How retail peer pressure drives Black Friday in Canada

Early holiday sales may be a boon for consumers but put pressure on retailers’ profit margins, say experts.


Black Friday sales are a great deal for Canadian consumers, but the competitive pressure to offer early holiday discounts puts a squeeze on retailers' profit margins, says a U of A marketing expert. (Photo: Getty Images)

Despite the booming sales that happen on Black Friday, most Canadian retailers would rather not discount heavily this time of year, because, all else being equal, they could sell a lot of product at closer to regular prices.

"As soon as someone, whether it's Amazon or Walmart or someone else, started discounting around Black Friday in Canada, then everybody had to," said University of Alberta marketing expert Kyle Murray. "If Sport Chek wants to keep the sale of that hockey stick you were going to buy, then they have to drop price as well. And then everybody does.

"It's great for Canadian consumers but puts a lot of pressure on retail margins."

Once a strictly American phenomenon, Black Friday will now see upwards of 40 per cent of Canadians planning to take advantage of deals that day-more than the 34 per cent who said they would shop on Boxing Day, according to a survey by the Retail Council of Canada.

Murray said Black Friday makes sense in the U.S. because of their practice of holding Thanksgiving on a Thursday, with Friday becoming the perfect day for Christmas shoppers to get a jump-start on their gift buying. But it didn't start catching on north of the border until the late 2000s, when the Canadian dollar started flirting with being on par with the U.S. dollar.

"Those big sales in the U.S. started dragging Canadian spending from shops in Canada across the border," he said. "Once that started to happen, we started seeing Canadian stores respond with their own sales.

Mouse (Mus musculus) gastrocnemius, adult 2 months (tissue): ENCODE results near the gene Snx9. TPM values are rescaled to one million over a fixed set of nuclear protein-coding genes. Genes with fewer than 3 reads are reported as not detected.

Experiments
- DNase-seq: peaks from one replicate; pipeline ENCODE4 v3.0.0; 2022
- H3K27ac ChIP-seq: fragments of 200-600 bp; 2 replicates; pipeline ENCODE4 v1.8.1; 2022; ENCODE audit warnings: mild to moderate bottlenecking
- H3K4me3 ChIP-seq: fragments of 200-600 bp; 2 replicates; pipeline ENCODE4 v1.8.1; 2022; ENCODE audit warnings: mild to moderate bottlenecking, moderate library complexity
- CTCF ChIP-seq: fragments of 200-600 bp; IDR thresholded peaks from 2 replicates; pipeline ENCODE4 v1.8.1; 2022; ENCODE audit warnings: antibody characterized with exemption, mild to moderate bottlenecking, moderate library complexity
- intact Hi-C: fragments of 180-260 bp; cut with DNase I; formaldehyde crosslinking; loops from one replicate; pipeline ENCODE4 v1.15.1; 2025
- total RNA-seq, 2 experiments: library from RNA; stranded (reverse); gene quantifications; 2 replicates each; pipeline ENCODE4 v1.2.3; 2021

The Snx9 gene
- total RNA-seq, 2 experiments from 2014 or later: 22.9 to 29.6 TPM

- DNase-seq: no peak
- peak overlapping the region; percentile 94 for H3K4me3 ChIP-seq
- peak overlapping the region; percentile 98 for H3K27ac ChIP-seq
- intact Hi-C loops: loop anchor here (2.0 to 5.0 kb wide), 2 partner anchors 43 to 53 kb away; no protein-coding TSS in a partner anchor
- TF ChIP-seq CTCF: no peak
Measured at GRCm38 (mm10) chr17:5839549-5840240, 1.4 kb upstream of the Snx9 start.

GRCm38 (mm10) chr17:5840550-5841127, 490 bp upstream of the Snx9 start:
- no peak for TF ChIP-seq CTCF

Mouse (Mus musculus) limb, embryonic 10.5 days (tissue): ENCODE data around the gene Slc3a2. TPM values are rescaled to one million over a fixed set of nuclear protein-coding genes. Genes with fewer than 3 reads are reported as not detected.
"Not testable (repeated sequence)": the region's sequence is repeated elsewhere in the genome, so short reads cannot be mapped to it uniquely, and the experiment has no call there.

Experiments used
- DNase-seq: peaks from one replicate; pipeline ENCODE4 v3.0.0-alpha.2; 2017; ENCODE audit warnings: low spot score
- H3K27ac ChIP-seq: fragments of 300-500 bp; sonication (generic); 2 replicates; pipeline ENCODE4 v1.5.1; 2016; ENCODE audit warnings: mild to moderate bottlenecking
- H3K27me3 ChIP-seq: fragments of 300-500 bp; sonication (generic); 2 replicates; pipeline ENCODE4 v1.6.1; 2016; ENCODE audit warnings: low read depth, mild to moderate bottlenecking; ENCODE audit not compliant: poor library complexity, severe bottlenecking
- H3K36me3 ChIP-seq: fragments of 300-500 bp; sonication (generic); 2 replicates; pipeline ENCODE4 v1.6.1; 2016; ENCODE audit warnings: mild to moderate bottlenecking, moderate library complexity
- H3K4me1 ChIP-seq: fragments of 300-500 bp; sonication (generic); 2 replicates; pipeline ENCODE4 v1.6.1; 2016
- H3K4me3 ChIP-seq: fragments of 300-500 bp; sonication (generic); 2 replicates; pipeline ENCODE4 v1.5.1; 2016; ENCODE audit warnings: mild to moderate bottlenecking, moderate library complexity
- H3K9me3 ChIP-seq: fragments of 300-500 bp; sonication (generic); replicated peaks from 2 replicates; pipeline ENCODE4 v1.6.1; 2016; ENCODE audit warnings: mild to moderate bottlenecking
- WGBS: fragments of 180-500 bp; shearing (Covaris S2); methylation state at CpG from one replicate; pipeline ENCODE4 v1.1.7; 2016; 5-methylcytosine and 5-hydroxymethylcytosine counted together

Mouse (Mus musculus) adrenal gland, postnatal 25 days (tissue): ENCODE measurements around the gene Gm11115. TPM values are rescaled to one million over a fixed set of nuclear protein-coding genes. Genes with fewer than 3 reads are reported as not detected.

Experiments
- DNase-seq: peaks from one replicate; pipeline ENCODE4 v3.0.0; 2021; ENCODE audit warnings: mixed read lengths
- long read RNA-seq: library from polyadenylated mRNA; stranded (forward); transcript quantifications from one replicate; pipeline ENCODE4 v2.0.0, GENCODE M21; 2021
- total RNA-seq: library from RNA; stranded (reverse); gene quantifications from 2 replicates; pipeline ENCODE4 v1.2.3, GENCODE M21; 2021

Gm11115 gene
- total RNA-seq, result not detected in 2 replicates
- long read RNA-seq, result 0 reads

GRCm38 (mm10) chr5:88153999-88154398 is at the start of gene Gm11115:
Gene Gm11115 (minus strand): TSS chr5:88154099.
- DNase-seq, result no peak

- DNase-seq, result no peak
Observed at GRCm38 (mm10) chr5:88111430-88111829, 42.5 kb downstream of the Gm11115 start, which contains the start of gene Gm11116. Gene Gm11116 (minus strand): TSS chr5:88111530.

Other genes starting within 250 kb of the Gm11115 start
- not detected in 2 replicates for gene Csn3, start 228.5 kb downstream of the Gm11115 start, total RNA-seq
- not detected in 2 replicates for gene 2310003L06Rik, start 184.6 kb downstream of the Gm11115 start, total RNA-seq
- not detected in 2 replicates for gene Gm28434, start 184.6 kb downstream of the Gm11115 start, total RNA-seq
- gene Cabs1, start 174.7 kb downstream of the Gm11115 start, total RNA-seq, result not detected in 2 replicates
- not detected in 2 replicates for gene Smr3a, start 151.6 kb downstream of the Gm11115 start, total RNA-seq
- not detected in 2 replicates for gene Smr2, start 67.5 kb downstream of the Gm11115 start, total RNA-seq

"Now it's a little bit harder to get a great deal cross-border shopping given the difference in currency and shipping rates and tariffs, but the Canadian retailers seem to have kept it up."

John Pracejus, director of the U of A's School of Retailing, said this early-holiday shopping hysteria has been reinforced by the advent of online shopping. He said online stores began running "Cyber Monday" sales to get in on the action as far back as 2005.

"Cyber Monday goes back to a time when most people only had internet access at work, so they would wait to do their online shopping when they made it back into the office," he noted. "But everyone has an app now to shop online, so that too has changed and I don't think Cyber Monday still exists in a meaningful way."

Still, he said the in-store experience is still paramount on Black Friday, thanks in part to an interesting version of the outlawed pricing strategy known as a "loss leader."

Pracejus said under section 76 of Canada's Competition Act, the practice of advertising a product at a price that is deeply discounted-below the retailer's cost-while knowing demand will far exceed the number of items in stock is technically illegal.

"Strangely, if you call it a doorbuster or a doorcrasher, nobody seems to object," he said. "I guess the idea is that since people know the term doorcrasher implies there's a limited number of items, then it's probably allowed."